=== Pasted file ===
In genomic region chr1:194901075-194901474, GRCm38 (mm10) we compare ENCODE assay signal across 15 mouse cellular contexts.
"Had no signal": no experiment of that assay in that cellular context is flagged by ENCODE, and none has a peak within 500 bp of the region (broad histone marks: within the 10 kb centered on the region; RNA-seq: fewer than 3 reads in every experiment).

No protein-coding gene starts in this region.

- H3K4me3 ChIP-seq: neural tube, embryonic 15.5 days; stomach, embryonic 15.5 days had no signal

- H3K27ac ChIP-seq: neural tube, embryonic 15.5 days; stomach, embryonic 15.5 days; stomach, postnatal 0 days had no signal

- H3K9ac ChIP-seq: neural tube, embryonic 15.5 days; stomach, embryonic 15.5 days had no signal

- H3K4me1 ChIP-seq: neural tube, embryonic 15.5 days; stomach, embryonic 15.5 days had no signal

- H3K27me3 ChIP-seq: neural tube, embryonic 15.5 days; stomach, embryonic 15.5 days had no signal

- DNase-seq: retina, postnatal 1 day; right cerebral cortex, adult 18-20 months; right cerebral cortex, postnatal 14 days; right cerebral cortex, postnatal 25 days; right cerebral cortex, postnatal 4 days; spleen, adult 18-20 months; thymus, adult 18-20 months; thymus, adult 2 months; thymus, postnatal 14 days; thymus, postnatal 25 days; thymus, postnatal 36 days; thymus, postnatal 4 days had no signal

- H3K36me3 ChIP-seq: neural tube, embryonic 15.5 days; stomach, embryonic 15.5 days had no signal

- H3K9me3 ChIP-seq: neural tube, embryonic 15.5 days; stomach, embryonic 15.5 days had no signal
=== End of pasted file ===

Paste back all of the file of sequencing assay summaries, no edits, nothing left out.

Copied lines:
In genomic region chr1:194901075-194901474, GRCm38 (mm10) we compare ENCODE assay signal across 15 mouse cellular contexts.
"Had no signal": no experiment of that assay in that cellular context is flagged by ENCODE, and none has a peak within 500 bp of the region (broad histone marks: within the 10 kb centered on the region; RNA-seq: fewer than 3 reads in every experiment).

No protein-coding gene starts in this region.

- H3K4me3 ChIP-seq: neural tube, embryonic 15.5 days; stomach, embryonic 15.5 days had no signal

- H3K27ac ChIP-seq: neural tube, embryonic 15.5 days; stomach, embryonic 15.5 days; stomach, postnatal 0 days had no signal

- H3K9ac ChIP-seq: neural tube, embryonic 15.5 days; stomach, embryonic 15.5 days had no signal

- H3K4me1 ChIP-seq: neural tube, embryonic 15.5 days; stomach, embryonic 15.5 days had no signal

- H3K27me3 ChIP-seq: neural tube, embryonic 15.5 days; stomach, embryonic 15.5 days had no signal

- DNase-seq: retina, postnatal 1 day; right cerebral cortex, adult 18-20 months; right cerebral cortex, postnatal 14 days; right cerebral cortex, postnatal 25 days; right cerebral cortex, postnatal 4 days; spleen, adult 18-20 months; thymus, adult 18-20 months; thymus, adult 2 months; thymus, postnatal 14 days; thymus, postnatal 25 days; thymus, postnatal 36 days; thymus, postnatal 4 days had no signal

- H3K36me3 ChIP-seq: neural tube, embryonic 15.5 days; stomach, embryonic 15.5 days had no signal

- H3K9me3 ChIP-seq: neural tube, embryonic 15.5 days; stomach, embryonic 15.5 days had no signal